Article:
The 891 estrogen/ER-regulated probes exhibited only a 30% overlap with genes previously described as responsive to estrogen stimulation in the same MCF7 cell line model, using the same basic microarray assay platform [29]. Although gene expression changes due to estrogen deprivation have been evaluated in the context of hormone therapy [53-55], neither the effects of estrogen/ER withdrawal nor any comparison of estrogen/ER withdrawal with estrogen-stimulated genes has been reported. False discovery might account for a small fraction of this discrepancy, but the magnitude of difference between the estrogen/ER-responsive gene set identified here and the estrogen-inducible gene set identified previously [29] suggests that estrogen withdrawal and ER loss of function are not entirely reciprocal conditions relative to estrogen stimulation.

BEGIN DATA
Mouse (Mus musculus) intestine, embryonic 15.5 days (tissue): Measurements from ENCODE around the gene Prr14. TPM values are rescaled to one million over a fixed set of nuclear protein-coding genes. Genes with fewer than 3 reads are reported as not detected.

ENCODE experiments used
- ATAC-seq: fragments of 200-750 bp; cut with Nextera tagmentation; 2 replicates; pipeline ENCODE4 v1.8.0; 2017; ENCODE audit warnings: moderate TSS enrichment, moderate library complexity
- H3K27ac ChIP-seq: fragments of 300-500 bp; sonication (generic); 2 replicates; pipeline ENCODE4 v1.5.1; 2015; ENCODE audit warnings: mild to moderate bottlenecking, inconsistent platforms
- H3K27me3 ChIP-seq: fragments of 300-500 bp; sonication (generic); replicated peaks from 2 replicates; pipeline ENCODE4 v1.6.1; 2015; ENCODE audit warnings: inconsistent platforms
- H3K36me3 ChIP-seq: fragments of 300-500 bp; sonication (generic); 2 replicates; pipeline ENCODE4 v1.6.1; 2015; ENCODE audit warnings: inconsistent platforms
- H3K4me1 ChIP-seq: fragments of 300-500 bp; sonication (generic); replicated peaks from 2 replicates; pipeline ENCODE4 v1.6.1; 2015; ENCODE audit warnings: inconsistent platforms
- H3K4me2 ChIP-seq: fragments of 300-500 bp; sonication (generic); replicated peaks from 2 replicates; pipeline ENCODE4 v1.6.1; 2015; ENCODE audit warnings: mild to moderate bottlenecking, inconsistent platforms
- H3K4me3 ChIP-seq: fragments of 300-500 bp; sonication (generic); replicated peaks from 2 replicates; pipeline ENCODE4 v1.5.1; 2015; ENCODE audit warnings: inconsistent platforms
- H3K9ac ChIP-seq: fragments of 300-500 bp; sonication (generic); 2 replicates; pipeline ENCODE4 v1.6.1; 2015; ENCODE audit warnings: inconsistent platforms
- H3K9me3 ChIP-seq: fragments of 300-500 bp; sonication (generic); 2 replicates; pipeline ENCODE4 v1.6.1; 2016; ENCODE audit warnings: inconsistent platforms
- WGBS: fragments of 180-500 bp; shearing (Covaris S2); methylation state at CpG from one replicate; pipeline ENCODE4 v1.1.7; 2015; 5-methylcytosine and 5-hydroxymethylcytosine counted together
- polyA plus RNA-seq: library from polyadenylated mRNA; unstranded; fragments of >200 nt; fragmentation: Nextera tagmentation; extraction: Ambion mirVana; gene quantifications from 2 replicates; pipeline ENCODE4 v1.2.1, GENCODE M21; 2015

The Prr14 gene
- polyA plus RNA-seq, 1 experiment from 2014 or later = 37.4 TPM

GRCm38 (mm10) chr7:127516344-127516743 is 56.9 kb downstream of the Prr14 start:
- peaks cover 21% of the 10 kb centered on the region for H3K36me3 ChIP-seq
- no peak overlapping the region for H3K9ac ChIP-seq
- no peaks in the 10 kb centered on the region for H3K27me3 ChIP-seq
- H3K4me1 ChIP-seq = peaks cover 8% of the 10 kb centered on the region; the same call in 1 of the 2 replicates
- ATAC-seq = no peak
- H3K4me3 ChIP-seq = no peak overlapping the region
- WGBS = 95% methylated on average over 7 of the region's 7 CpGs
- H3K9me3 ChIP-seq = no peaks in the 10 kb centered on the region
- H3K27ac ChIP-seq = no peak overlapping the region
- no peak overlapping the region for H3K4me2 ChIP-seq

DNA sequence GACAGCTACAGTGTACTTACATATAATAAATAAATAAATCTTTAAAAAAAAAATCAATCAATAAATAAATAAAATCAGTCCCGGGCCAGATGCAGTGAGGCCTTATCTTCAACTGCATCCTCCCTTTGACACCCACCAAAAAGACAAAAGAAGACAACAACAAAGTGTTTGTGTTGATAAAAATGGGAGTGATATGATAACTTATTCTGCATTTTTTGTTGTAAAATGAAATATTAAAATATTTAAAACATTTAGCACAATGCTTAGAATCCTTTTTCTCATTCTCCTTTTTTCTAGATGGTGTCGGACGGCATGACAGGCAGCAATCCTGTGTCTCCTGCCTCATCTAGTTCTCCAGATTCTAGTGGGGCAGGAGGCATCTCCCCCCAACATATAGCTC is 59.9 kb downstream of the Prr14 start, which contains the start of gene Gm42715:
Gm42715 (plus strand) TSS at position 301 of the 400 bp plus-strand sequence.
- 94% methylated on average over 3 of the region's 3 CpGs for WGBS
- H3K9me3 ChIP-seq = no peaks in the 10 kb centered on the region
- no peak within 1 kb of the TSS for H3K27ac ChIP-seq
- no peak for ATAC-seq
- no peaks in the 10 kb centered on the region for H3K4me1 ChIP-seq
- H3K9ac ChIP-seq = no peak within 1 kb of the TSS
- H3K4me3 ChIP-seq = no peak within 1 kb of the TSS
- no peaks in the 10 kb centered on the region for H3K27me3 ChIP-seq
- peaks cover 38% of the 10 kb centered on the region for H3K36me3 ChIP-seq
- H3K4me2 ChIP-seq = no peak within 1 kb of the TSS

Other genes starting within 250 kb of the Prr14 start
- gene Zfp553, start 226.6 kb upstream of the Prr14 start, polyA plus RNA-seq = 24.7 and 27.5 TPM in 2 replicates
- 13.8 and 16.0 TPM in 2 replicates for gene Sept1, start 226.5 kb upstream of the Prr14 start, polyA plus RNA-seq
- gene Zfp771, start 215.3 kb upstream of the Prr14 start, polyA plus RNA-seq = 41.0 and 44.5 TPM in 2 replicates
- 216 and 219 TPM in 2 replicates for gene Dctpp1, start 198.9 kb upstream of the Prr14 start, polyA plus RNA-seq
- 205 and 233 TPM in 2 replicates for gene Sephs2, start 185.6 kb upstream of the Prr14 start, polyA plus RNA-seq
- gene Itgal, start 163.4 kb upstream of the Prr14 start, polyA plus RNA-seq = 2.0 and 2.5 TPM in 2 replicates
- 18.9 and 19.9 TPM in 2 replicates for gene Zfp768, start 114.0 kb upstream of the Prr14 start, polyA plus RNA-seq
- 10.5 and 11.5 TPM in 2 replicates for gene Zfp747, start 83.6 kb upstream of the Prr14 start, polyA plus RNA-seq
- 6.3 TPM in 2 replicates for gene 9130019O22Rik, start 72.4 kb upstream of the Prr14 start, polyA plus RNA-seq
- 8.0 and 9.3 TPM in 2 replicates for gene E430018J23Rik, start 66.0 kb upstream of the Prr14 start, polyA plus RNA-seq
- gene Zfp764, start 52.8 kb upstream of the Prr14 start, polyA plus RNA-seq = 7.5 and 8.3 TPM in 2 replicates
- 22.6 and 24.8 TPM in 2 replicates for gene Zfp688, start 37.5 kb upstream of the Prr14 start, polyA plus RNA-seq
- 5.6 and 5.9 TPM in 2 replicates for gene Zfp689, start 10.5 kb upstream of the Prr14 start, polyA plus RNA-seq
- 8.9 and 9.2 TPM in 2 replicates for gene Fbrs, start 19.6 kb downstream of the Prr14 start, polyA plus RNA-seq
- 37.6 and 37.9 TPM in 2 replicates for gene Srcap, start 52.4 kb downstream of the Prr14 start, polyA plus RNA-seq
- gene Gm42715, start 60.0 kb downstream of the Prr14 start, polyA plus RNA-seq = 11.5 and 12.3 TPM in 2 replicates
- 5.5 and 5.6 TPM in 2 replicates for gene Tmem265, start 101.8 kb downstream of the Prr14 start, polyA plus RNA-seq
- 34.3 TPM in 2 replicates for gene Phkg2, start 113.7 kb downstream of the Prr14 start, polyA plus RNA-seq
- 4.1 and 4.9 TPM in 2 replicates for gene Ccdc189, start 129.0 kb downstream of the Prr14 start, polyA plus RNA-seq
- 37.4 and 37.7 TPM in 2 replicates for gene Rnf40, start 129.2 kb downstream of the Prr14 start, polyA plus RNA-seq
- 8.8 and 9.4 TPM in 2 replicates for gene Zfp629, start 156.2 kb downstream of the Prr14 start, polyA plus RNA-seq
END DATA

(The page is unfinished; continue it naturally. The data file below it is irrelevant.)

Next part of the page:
Because oxidant-induced loss of ER DNA-binding might not impair all forms of gene regulation by ER (including co-activation of other promoter-bound transcription factor complexes like activator protein-1 and CREB1 [cAMP response element-binding protein 1]), it is notable that 24 out of 27 estrogen/ER-stimulated genes within the Ox-E/ER signature were downregulated by all three oxidants. Because little is known about estrogen/ER-induced gene suppression, in particular its ER DNA-binding requirement, it is not too surprising that only 29 of 48 genes originally suppressed by estrogen/ER were subsequently upregulated by the ER-inactivating oxidant treatments. These observations are consistent with recent genome surveys indicating that ER DNA-binding sites are significantly enriched in the promoters of early estrogen upregulated genes but not enriched in early estrogen suppressed genes [56]. Regarding gene expression differences between the three forms of oxidative stress, the thiol-specific oxidant diamide affected a much smaller subset of estrogen/ER-responsive genes than the less specific oxidants hydrogen peroxide and menadione, both of which are also known to activate kinase pathways. Expression of PR and the estrogen-inducible growth regulator GREB1 were suppressed by hydrogen peroxide and menadione but not by diamide, explaining why these well known ER-associated genes were not part of the 62 Ox-E/ER gene signature and suggesting that their suppression was in part due to oxidant-activated kinase signaling in addition to structural changes in ER. This possibility is supported by previous evidence showing PR downregulation without alteration in ER content or function induced by activation of the phosphoinositide-3 kinase/AKT pathway [8].